Retailers today often overlook one of the best tools they have available to them when it comes to choosing new products and restocking old ones: data from their customer loyalty programs.
Most retailers these days offer customer loyalty programs. And while the key idea behind a loyalty program is right there in the name—to increase customer loyalty, better known as repeat purchases—there’s a lot of ambiguity as to whether these programs work as intended.
They do offer retailers another option that can be just as profitable as repeat business: information.
A good customer loyalty program doesn’t simply encourage customers to come to your store for their purchases; it also offers you, as a retailer, a way to collect information about their purchase history and demographics.
What B&M Stores Can Learn From the Internet
In some ways online retailers have it much easier than brick-and-mortar stores. They can track their customers by forcing them to log in; those logins allow them to see not just what the customer buys, but also what she looks at.
Then those stores can make tailored suggestions, either on page or via email, for other products that those shoppers might also love.
(Want an example of this? Go to Amazon. They include a “frequently bought together” and a “Customers who bought this item also bought” sections on each product page.)
While this is simply an digital adaptation of up selling—the classic example being McDonald’s “Want fries with that” catchphrase—it’s nonetheless extremely effective.
Retailers operating primarily from a storefront may not have the advantage of knowing every single product their customers consider. However, by carefully reviewing their shoppers purchase history, they may be able to find trends that can help them better upsell to customers.
While there are some connections that may be obvious—for example, a customer that purchases natural products for themselves is highly likely to purchase natural products for their children or pets as well—other trends may be less so.
Broken down, evaluating these trends looks a little like this:
Customer A regularly comes into the story to buy product X. Customer B also regularly buys product X, but each time he does he also picks up product Y. Perhaps customer A would also like product Y?
Of course, that’s pretty simplified, but it should give you an idea how it works.
And think beyond simply upselling—this information can also help you decide what items to cross promote, offer up in displays and partner in nearby endcaps. In fact, it can even help you choose what new products to stock.
Why You Need to Keep That Slow Moving Product
Not too long ago Walmart saw a huge drop in sales after removing a number of slow-moving products from their shelves. The reason?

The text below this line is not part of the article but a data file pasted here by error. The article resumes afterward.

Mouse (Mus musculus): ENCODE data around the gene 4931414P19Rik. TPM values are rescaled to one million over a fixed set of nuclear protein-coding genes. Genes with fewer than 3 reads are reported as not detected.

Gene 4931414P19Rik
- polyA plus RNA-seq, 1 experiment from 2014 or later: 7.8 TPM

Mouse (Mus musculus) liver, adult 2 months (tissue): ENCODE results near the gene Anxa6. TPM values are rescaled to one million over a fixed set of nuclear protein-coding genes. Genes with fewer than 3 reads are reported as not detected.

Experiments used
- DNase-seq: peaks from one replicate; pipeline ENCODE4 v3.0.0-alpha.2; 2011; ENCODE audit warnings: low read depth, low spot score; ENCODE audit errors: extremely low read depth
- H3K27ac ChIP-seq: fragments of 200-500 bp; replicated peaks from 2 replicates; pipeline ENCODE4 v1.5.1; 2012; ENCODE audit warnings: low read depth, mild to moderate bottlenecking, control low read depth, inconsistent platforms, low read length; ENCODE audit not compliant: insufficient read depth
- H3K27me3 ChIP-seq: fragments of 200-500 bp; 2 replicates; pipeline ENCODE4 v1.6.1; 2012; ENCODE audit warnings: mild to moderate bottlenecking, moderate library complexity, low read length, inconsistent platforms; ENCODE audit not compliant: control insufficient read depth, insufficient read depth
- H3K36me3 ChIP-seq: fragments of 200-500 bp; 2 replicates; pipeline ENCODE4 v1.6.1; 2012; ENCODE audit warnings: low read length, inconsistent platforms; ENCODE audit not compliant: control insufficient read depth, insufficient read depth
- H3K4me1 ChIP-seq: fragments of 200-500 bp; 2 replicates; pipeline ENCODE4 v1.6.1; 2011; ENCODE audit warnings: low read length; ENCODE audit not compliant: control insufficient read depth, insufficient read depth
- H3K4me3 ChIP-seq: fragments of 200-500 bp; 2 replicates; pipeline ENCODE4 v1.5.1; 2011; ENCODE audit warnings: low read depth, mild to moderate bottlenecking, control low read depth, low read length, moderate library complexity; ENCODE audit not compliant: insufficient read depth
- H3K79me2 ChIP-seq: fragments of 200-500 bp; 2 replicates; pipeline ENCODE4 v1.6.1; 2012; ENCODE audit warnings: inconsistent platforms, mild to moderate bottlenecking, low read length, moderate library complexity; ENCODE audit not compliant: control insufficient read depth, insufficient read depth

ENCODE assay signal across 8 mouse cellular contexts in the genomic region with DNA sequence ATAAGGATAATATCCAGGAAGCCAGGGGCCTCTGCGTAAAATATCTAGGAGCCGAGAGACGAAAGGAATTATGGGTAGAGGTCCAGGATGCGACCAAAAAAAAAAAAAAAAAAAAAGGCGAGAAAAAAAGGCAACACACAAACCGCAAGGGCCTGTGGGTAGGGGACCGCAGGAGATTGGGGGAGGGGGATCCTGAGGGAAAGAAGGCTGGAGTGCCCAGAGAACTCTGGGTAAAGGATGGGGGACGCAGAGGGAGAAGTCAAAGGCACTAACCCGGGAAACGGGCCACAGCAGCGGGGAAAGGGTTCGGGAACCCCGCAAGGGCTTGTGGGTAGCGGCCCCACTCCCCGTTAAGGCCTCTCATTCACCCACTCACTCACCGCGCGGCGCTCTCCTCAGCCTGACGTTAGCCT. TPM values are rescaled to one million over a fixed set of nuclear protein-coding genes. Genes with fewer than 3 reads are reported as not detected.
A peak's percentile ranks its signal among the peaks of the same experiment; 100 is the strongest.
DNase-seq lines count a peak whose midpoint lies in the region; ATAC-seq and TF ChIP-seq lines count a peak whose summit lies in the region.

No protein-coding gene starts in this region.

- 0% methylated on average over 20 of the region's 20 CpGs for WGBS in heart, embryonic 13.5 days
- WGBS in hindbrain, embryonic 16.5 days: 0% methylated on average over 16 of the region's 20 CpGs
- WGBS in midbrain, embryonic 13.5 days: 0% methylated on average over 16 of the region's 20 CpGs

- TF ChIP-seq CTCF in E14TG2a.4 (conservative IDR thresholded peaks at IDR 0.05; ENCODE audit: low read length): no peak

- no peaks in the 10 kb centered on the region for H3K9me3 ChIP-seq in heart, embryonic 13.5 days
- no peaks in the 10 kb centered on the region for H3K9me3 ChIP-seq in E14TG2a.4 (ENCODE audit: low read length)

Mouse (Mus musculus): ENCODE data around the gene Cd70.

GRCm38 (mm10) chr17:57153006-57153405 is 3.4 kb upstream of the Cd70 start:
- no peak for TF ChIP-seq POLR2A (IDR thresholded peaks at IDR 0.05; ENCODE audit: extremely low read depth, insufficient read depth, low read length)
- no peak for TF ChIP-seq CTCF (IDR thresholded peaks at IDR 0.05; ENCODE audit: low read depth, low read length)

Despite the company’s legendary ability to track sales data, they had overlooked something very important. In most stores, approximately 30% of customers bring in between 70 and 80% of the store’s annual revenue.
And it’s often this 30% that provides the turnover for those slow moving products.
For example, say a grocery store had a pet shampoo that they stocked but it sold really slowly and they decided to stop carrying based on that poor turnover.
Unfortunately, the customers who did buy that product were largely customers who also purchase other pet products in that store. They are some of that 30% minority who provide the store with it’s 70-80% of annual revenue.
Yet now that they can’t find the shampoo they are used to using they have to make a decision: switch products or look in another store to see if they can find the product they’re used to using. If the store has opted out of carrying any pet shampoos at all, then the customer doesn’t even have the option of continuing to buy their pets shampoo at that location—an even worse situation.
Now that customer is likely to go to a pet specialty store or another store, looking for the item they need—even though it’s an item they don’t buy often.
Since they are in that other store anyway, they are much more likely to simply make all of their pet-related purchases from this new
supplier. If that new supplier also offers other categories that the customer frequently buys, that customer may convert entirely; they’ll no longer have a need to purchase anything from the store they originally shopped at and will rely on this new place for all future purchases.
So, how do you avoid making that mistake?
When you review shopper loyalty data, isolate your best customers. Figure out which customers are providing the majority of your income. Then, before discontinuing an item or line, review the items these customers tend to purchase.
If the item is something that a significant segment of VIP customers buys regularly—even if it’s not regularly enough to provide frequent turnover—the store should seriously reconsider discontinuing the product.
By using loyalty programs in this way, they not only help build loyalty—they also ensure that already-loyal customers don’t find themselves searching for a new place to love.